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Practice Management > Marketing and Communications > Client Retention

‘If I Can Trade for Free, Why Do I Need You?’

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What You Need to Know

  • When casual investors lose interest, advisors remain mindful of their clients’ goals, market movements and risk tolerance.
  • Advisors understand that it’s difficult to recoup market losses, and that there are no do-overs in investing.
  • The conscientious advisor is more than an order-taker, and buying stocks in only one small part of investing.

Financial advisors know stuff. Knowledge has value. Yet when you open the financial section of a newspaper, read a magazine or search online, lots of ads appear talking about trading free of charge.

As capitalists, we are all in favor of “free trade.” As advisors, “trading for free” seems to diminish the value we bring to the relationship. Why does the investor need you?

1. It’s your job.

It’s been said that being an uncle or aunt is much easier than being a parent. Why? You can enjoy time with the young child, then hand them back, returning to your regular life. You don’t need to be concerned with changing diapers, feeding or crying.

You add value because: Casual investors might lose interest. When things aren’t going well, it’s easy to leave statements unopened. Advisors are focused on the client’s goals, movements in the market and the degree of risk the client is taking.

2. Losing hurts more.

Money can be an abstract concept. When clients are making money, they are thrilled. When the market rises, it’s often gradual, over time. When the market falls, it’s often sudden and unexpected. Investors often buy and sell at the wrong time.

You add value because: Advisors look at the big picture. They know the market moves in cycles. They try to recommend high-quality stocks. Those companies continue to be run well, even when the stock market gets volatile. Advisors try to encourage clients not to sell during sharp drops.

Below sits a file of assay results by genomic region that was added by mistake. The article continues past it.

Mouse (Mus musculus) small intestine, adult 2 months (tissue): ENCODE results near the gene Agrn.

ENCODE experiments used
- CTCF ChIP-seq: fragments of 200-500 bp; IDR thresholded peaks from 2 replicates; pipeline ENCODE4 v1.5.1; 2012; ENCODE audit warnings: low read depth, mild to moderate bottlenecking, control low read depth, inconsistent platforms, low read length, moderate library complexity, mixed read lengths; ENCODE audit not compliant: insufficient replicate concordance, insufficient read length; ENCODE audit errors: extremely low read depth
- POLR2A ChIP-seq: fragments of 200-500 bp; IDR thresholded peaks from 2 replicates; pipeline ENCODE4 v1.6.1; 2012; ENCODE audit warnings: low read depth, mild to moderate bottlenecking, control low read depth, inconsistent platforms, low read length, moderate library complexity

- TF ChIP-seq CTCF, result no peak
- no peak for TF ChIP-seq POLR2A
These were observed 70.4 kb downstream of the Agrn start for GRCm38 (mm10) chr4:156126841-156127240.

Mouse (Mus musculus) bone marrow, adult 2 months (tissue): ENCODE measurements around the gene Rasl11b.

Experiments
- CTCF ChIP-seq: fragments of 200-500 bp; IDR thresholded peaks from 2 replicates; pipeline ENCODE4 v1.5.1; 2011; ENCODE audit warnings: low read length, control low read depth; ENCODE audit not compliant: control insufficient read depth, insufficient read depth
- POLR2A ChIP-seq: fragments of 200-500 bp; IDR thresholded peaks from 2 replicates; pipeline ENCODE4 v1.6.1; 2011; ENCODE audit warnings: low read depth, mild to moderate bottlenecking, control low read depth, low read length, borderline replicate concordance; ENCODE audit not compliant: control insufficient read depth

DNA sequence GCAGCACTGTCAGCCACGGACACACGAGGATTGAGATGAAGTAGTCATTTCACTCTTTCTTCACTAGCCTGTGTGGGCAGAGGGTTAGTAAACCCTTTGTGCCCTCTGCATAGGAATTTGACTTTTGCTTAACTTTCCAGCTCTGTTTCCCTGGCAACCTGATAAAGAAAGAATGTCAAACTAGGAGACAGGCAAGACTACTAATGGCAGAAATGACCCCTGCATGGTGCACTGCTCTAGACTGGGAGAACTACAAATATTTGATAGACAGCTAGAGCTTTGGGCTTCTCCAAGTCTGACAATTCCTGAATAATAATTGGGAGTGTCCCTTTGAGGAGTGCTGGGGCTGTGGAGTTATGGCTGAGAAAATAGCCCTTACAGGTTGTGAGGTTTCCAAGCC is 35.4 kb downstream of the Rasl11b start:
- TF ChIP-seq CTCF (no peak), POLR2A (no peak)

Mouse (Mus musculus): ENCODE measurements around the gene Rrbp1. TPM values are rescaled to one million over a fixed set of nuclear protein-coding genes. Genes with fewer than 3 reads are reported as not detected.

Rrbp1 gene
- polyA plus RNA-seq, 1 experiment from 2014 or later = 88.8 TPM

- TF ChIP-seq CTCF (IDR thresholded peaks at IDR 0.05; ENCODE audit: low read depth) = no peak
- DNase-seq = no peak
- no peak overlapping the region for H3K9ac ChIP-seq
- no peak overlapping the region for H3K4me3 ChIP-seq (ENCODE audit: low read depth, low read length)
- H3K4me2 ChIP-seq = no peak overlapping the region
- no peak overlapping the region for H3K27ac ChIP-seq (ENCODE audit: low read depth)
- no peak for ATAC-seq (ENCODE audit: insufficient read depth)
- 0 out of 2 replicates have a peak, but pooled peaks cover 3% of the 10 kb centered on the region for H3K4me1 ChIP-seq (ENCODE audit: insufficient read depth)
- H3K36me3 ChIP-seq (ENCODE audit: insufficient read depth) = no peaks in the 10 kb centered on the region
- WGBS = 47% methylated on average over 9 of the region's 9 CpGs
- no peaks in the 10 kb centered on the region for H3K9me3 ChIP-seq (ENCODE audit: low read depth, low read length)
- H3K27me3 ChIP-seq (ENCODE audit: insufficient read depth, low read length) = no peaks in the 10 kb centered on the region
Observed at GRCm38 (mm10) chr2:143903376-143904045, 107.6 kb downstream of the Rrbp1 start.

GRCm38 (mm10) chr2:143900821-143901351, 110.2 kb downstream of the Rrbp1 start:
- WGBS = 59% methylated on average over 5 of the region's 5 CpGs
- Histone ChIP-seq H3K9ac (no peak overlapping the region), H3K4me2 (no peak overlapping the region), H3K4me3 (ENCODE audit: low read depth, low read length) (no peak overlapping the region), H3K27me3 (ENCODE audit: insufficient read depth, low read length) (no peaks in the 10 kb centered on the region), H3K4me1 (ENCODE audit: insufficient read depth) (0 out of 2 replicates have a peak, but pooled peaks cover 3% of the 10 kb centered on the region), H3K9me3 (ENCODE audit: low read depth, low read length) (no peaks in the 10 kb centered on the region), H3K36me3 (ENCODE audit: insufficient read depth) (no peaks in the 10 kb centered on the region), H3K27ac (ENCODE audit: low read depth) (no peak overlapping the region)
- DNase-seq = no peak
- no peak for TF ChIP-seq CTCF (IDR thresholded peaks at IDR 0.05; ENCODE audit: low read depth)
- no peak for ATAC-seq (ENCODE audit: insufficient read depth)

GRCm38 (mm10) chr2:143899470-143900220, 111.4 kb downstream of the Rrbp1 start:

3. Money is serious business.

When the stock market rises, making money looks easy. I’m amazed the market can earn more in a day than a short-term bond or bank CD might earn in a year. We forget how hard it is to save those after-tax dollars to accumulate cash to invest.

You add value because: You take the words ”life savings” and “hard-earned after-tax dollars” seriously. You understand that once money is lost, it’s difficult to make it back again. There are no “do-overs” in investing. You are stuck with your results.

4. Investors often hold losers too long.

They also sell winners too early. They don’t realize a stock that declines 33% needs to double, just to bring you back to the starting point.

You add value because: When a stock declines, advisors reconsider the fundamentals. What has changed? They understand “Sell your losers early.” If the fundamentals are good, they might suggest buying more, to lower the cost basis. If a client wants to sell a stock that’s doing well, they might ask: “If you had a horse that was winning races, would you shoot it?” Advisors understand the role of stop and limit orders.

5. You’re the investor’s silent partner.

Suppose someone offered you the following proposition: “You invest your money. You take the risks. If you make money, I’ll take a portion as your silent partner.” You would say: “Why would anyone go into a deal like that?” Welcome to the world of capital gains taxes. (It’s more complicated than that because losses can be balanced off against gains and losses can be carried forward.)